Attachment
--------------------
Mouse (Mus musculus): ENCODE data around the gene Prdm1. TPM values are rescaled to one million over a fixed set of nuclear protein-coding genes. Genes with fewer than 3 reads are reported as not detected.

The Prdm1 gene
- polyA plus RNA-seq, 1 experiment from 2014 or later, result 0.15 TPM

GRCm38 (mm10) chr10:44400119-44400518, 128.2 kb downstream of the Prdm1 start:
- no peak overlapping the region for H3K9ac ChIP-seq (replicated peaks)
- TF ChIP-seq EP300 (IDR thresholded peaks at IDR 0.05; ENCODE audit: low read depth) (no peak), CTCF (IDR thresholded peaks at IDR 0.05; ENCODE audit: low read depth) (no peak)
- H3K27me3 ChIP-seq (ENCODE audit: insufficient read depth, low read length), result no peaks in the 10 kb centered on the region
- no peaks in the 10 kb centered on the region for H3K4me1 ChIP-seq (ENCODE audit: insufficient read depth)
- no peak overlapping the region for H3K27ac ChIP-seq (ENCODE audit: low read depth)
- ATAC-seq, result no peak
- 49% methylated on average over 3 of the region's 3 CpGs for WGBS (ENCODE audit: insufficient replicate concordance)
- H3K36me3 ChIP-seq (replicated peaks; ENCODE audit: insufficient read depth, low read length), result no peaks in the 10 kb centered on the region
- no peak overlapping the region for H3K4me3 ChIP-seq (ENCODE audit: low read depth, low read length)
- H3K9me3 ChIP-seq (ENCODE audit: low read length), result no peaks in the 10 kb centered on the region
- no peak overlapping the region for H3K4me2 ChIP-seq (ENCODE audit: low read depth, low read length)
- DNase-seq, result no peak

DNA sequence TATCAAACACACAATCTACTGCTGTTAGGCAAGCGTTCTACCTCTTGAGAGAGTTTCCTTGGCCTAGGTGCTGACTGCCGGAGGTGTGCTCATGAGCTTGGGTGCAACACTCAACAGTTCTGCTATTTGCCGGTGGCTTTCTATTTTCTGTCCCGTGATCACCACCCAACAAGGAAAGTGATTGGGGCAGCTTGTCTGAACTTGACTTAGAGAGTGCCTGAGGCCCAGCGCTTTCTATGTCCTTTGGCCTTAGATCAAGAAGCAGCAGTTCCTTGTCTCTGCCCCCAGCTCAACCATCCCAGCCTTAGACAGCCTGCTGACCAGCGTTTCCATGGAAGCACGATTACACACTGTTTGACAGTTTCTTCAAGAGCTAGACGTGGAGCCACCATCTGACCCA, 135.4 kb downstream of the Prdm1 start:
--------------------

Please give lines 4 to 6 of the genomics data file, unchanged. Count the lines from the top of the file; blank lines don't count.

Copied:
GRCm38 (mm10) chr10:44400119-44400518, 128.2 kb downstream of the Prdm1 start:
- no peak overlapping the region for H3K9ac ChIP-seq (replicated peaks)
- TF ChIP-seq EP300 (IDR thresholded peaks at IDR 0.05; ENCODE audit: low read depth) (no peak), CTCF (IDR thresholded peaks at IDR 0.05; ENCODE audit: low read depth) (no peak)